[Manual] How to make native C/C++ application step by step.



  • These are many pieces of manuals to do it. But it's not convenient at all. I suggest to show all of us the simplest way to start coding the native applications via OpenWRT 18.06 SDK and GNU Autotools.

    I studied many documentation about and make my own "template" for it (see below). First, let's figure out what we need:

    • cross-compilation. Why? Cross-compile runs on powerful fast machine (Virtual Machine) to make our applications.

      • If you will compile on the Omega directly, it does not have sufficient memory resources to run a C/C++ build tool chain - only a simple applications.
      • Second problem in third-party libraries - Omega; opkg manager doesn't install -dev files of libraries and it's will be a problem in your application.

      PLEASE FORGET DIRECT COMPILATION FOREVER !

    • Using GNU Autotools build system. You should adjust write platform-independent application. May be in future you want use application in other Linux-based machine. Why Autotools such an old system?

      The Autotools is the most convenient way for embedded systems. You will have usual command to compile and install the application, like ./configure && make && make install.

      • Autotools is more flexible to embedded systems. This build system works with make utility. It's very simple way to start coding in any IDE. I'm using Visual Studio 2017 for Makefile-solutions.

      • You can make your own Makefile or use Automake friend utility.

      • Autotools has simple mechanism to cross-compilation via third-party toolchain.


    About C/C++ template for native applications

    I created my own template to start any native application for Linux. Here is repo link:
    https://bitbucket.org/hlorka/myapptemplate/

    This template is simple Hello World application with next features:

    • You can compile/install/uninstall it on the any Linux;

    • You can compile application via Onion SDK or OpenWRT 18.06 SDK for x86_64 machines (Virtual Machines);

    • You can remotely install/uninstall your application on Onion Omega (rsync, ssh utilities).

    • It's using Autotools and generate bash-scripts to manage application. You no need install any other build system, such CMake.

    Thus I can have coding in my favorite IDE, do sync sources to Virtual Machine and compile it there, remote or normally install. But first I usually write and test application for virtual machine except case application touches hardware peripherals.

    The detailed manual about my template you can see in the README.md from repo. Unfortunately the document is still only in Russian; please use auto translation.



  • Hello all. I decided translate my README.md file to all from Russian. The file is large and I will translate it in parts. And sorry if my translation will be not good.


    How it use. Step-by-step guide.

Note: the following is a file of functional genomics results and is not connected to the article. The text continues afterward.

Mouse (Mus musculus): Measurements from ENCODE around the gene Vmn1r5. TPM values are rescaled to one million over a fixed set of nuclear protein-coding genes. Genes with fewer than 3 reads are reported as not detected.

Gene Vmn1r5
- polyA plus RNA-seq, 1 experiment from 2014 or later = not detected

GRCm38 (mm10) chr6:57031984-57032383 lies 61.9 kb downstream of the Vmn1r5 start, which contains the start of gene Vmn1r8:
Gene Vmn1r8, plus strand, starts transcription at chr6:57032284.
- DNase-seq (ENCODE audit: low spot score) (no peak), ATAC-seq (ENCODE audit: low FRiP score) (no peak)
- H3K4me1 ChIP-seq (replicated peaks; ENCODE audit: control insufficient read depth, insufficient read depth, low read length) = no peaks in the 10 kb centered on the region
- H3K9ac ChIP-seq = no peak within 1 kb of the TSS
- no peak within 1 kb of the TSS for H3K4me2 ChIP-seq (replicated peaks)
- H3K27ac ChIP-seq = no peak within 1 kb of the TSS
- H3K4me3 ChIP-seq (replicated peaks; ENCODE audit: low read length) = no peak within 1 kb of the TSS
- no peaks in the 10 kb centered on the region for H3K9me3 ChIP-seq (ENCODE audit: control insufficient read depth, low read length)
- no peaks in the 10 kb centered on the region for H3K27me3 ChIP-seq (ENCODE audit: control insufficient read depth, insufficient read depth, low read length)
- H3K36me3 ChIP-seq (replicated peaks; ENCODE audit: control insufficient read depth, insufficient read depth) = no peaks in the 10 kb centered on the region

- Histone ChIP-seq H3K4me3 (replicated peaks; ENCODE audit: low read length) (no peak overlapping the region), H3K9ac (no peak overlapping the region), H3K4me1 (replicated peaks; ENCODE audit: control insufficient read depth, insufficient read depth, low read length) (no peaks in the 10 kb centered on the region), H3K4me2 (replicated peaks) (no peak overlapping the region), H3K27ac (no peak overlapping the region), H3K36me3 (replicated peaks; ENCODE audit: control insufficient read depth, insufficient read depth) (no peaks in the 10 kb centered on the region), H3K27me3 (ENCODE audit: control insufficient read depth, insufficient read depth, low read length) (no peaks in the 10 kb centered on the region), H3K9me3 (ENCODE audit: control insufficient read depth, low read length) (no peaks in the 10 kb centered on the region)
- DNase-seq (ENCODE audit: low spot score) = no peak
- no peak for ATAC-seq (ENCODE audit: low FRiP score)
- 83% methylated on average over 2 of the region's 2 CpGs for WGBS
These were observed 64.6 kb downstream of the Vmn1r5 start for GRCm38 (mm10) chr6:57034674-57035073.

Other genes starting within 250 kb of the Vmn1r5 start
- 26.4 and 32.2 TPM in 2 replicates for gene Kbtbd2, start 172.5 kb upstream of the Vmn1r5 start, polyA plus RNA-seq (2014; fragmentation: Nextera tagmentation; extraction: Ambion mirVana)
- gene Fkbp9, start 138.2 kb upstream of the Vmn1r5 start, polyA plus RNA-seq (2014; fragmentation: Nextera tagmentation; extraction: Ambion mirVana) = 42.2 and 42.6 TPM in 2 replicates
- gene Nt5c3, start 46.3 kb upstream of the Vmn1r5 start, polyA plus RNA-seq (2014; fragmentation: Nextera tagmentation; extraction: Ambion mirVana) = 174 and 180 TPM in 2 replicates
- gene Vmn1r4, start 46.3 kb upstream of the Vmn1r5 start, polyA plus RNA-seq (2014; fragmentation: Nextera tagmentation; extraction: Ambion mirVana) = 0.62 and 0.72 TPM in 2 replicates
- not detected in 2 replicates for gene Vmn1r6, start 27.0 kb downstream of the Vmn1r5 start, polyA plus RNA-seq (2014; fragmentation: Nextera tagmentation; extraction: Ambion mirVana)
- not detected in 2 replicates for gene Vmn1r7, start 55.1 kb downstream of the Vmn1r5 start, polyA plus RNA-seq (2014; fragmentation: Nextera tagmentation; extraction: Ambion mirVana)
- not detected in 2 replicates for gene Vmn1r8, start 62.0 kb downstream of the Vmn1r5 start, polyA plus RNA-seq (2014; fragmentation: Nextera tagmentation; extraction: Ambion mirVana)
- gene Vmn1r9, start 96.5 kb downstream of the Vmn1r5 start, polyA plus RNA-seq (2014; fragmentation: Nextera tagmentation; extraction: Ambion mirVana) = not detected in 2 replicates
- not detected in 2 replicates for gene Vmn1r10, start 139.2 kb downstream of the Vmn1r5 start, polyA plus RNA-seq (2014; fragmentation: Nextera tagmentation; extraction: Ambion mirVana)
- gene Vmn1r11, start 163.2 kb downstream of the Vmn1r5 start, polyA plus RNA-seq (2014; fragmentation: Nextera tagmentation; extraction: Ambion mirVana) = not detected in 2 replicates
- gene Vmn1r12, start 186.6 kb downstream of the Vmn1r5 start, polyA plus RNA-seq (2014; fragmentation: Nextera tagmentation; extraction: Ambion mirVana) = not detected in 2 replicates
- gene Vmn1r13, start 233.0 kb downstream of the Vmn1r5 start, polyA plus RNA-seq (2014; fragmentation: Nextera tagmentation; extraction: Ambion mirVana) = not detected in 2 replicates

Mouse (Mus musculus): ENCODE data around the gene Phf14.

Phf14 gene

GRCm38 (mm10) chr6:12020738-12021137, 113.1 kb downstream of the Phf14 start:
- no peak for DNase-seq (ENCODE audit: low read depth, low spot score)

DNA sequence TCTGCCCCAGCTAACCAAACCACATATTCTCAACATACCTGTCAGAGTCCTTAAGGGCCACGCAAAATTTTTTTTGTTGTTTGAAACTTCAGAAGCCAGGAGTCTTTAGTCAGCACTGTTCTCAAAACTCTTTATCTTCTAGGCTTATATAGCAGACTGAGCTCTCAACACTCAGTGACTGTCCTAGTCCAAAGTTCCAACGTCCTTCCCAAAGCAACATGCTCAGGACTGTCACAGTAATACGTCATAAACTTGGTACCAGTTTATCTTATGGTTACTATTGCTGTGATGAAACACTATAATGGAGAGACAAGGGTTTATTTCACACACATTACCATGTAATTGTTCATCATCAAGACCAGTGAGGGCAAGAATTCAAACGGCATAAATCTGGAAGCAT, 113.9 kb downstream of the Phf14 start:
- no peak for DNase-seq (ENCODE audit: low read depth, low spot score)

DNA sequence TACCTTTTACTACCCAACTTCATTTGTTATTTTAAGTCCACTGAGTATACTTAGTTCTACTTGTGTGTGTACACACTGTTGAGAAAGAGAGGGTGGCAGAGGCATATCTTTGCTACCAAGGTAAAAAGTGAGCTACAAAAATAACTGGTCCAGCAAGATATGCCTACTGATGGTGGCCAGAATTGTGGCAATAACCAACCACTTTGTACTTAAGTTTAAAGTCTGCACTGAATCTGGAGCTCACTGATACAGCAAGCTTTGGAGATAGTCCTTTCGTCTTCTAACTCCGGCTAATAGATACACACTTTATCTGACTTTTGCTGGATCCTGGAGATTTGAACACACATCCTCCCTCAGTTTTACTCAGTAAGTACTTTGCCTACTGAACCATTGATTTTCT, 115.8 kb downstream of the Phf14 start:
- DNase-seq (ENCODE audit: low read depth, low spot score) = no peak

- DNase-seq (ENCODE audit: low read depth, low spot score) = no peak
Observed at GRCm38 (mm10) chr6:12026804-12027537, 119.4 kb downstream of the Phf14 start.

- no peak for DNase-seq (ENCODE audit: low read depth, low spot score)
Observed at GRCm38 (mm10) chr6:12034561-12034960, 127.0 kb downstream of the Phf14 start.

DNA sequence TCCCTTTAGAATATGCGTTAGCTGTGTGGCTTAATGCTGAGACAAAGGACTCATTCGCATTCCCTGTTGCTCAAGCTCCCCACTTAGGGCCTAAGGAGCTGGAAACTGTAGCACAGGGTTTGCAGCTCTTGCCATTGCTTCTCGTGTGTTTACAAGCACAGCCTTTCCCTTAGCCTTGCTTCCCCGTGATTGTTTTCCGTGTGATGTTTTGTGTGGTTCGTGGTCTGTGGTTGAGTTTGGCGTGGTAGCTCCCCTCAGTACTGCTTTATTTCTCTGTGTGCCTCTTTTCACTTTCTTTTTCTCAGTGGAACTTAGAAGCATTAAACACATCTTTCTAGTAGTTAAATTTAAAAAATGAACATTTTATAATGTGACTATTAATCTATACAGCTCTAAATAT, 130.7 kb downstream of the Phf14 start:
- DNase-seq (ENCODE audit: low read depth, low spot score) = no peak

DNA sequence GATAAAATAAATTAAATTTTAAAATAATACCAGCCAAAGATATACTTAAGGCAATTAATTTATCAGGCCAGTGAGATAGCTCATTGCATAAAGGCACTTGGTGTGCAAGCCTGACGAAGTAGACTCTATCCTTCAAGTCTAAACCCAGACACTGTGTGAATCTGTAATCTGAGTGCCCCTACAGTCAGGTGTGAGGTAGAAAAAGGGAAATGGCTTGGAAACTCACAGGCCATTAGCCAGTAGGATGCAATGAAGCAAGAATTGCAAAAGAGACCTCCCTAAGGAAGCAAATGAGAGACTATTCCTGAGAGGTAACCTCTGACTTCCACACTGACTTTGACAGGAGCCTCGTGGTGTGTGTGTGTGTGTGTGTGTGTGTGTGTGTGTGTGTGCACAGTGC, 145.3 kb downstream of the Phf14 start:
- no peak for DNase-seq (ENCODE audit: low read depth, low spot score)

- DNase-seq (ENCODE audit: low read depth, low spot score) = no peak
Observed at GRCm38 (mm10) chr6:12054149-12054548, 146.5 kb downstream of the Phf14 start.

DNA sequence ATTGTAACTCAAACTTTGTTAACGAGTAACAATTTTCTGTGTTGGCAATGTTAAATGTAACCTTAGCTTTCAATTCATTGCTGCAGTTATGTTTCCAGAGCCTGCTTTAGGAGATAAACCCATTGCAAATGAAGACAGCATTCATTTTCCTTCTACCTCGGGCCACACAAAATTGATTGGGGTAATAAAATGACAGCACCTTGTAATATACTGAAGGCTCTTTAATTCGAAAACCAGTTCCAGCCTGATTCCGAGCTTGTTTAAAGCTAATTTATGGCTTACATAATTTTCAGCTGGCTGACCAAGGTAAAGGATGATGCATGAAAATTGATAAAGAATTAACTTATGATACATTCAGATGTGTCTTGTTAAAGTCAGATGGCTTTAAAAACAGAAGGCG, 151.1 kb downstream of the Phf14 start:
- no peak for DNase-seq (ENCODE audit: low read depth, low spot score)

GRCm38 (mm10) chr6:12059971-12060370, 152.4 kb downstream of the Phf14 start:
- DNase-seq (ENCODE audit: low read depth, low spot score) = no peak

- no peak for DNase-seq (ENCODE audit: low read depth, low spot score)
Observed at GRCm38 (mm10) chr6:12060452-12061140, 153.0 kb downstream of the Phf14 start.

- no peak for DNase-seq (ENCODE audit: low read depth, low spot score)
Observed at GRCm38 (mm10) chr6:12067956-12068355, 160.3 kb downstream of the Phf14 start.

This guide is intended for the start Linux embedded programmer. If any steps and actions are familiar to You, you can skip it.

    For my cross-compiling template , the steps applicable for Linux-based OS, such as Debian, Ubuntu, for other one it may be differences.

    It is assumed that you already have a dedicated or virtual machine (host) with this OS installed. All actions below are performed on the host via a standard Linux terminal.

    Let's begin...



  • Step 1. Setup host environment, copy template's files into host

    1. Before using the template, you have to install the software tools GNU Autotools, build-essential. If none, the commands below are for automatically downloading and installing them into Debian, Ubuntu.

        apt-get install -y autoconf
        apt-get install -y build-essential
      

    NOTICE: Dependent packages automake, autotools-dev, libtool, gettext etc. will be also installed.

    1. Then, go to any convenient directory of your own C/C++ projects and copy (clone) all the template's files from the repository there. Below is the default clone command.

        git clone https://bitbucket.org/hlorka/myapptemplate.git [<my-app-dir-name>]
      

      If your project will use the Automake utility (see below for details), you must clone special Automake git-branch using another command:

        git clone --single-branch --branch Automake https://bitbucket.org/hlorka/myapptemplate.git [<my-app-dir-name>]
      

      NOTICE: The root directory of the template myapptemplate will be created automatically, after cloning is complete, it is recommended to rename and give a more appropriate name to your own application, or you can do it immediately when cloning, by adding the name to the end of cloning command [<my-app-dir-name>].

    2. The link to this repository is no longer needed and you have to delete it by delete the hidden subdirectory .git. See next command to do it.

        rm -rf ./.git


  • Step 2. Creating Autotools working files

    The Autotools set utilities help us to create large files from short special templates like configure.ac, Makefile.am, etc. it is necessary to generate a script known to everyone (in Linux) ./configure.

    To do this, you need to run autoconfig command in the directory with mytemplate's files, but stop! I think base file configure.ac later you will change and the most convenient way to execute another command every time after change autotools' files: